Looking up at the sky, you can pretend that you can draw lines between the stars and discover different shapes. Our obsession with watching stars can be traced to ancient times, when mythology was used to create stories about them. One of the best known constellations is Gemini, the third astrological sign in the zodiac. If you stare at it, you can identify the silhouette of the brothers; it looks as if one was holding the other’s shoulder. According to classic Greek literature, they are Castor and Pollux, the inseparable twins; their mother was Leda, but they had different fathers: Castor was the son of Tyndareus, king of Sparta, and Pollux was fathered by Zeus, which made him immortal. The Dioskuoroi, as they were also known, looked the same, but they had different abilities. Castor tamed horses and he was a great rider; Pollux became a virtuous warrior. This story may account for the universal fascination with duality. Everything may have nuances, and that is why we want to understand diversity, the changing faces, good and evil, black and white.
The same happens when we talk about translation and interpretation: despite their differences, both professions were born from the same interest in communication and in establishing connections with people who speak different languages. Since both disciplines are based on interlingual contact, there is great confusion around them, and, more often than not, they become increasingly blurred in our collective imagination. Therefore, it is relevant to first clarify that the practice of these activities requires very distinct skills, just like those possessed by the Dioskuoroi.
Translators rewrite texts from a source language to a target language, and they must have a reasonable amount of time to produce a well written text. On the other hand, interpreters enable communication amongst people who do not speak the same languages, and, most of the time, they do this simultaneously. If we frame this within the myth of the twins, we could say that translators are like Castor, the quiet, thoughtful tamer, for translation is an individual activity that must take into account specifications by a client, attention to written expression, and an eye for detail. Meanwhile, interpreters identify themselves with Pollux, the energetic, swift fighter, because they face interaction amongst individuals or groups of people; they need to have the intellectual and verbal strategies that are needed to produce seamless, accurate conversations, almost immediately.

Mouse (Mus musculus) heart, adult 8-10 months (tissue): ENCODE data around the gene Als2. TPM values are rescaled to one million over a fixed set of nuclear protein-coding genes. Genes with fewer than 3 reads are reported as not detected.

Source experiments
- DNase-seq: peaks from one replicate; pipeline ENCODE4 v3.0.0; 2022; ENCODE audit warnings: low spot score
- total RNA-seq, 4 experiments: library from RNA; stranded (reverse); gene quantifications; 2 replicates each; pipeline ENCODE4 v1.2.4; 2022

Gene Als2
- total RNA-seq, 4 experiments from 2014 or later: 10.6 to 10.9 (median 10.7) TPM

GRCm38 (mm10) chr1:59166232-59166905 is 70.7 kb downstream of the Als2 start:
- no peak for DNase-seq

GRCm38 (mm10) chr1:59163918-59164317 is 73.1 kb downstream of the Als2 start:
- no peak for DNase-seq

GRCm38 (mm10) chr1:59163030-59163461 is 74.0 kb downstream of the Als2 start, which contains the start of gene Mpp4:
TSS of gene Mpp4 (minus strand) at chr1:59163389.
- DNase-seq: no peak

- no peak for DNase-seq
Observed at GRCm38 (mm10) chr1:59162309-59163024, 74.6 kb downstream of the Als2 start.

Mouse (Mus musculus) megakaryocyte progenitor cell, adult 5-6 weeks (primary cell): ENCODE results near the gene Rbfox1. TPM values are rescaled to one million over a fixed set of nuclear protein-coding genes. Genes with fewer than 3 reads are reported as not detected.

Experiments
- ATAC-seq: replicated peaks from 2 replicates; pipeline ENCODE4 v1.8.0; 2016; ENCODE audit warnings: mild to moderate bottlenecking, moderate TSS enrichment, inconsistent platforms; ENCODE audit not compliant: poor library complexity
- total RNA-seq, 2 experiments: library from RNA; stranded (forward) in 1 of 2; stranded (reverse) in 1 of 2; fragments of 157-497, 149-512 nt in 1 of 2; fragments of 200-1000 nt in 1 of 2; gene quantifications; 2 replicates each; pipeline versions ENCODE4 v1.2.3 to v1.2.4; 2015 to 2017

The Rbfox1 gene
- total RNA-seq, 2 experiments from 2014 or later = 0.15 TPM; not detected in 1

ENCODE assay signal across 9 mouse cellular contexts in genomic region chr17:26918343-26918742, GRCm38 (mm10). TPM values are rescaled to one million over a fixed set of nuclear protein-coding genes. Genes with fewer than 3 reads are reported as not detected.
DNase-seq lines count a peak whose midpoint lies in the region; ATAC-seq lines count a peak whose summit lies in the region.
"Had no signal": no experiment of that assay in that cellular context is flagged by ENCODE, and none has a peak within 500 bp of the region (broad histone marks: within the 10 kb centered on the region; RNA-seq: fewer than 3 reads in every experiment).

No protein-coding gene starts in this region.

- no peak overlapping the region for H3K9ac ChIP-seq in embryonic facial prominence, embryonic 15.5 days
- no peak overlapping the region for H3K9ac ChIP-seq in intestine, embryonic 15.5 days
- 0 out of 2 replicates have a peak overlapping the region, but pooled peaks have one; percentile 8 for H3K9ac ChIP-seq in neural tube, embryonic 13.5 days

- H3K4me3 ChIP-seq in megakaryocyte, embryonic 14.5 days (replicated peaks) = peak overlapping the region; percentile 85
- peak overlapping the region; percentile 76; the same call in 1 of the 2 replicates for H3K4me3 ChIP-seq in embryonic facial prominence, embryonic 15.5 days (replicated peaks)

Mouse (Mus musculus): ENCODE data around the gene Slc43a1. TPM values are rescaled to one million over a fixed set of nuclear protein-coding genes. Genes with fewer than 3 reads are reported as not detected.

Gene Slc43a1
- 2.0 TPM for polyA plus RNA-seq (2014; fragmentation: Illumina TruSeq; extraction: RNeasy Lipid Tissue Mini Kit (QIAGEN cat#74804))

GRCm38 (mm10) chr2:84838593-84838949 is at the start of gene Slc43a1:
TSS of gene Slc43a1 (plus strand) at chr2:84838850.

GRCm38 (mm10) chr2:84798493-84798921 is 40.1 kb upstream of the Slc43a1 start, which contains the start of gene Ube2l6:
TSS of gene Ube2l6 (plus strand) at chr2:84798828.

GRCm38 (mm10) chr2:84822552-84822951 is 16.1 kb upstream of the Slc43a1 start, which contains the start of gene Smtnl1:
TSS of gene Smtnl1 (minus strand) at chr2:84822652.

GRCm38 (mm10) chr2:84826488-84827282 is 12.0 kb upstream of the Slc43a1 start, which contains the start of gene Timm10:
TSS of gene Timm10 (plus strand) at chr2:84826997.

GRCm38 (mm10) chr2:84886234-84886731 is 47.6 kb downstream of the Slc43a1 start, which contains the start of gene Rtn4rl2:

If that is not enough to understand the different, we may also think about some other features. To work with texts, translators need to be much more accurate because a target text could always be compared to a source text; this is the moment when changes and errors may be noticed. When you are working as an interpreter, anyway, some turns, changes, or omissions are allowed, for time limits force the interpreter to resort to adaptations and amendments so that so as not to lose track of what is being interpreted; it is a gargantuan feat that only professionals can perform. Overall, interpretation is more dynamic, and it depends on spoken language, whereas translation requires attention and an advanced knowledge of the written language. Just like Castor and Pollux with their mother Leda, translation and interpretation were born from the same source: linguistic knowledge. They are twin disciplines, but they will never be identical.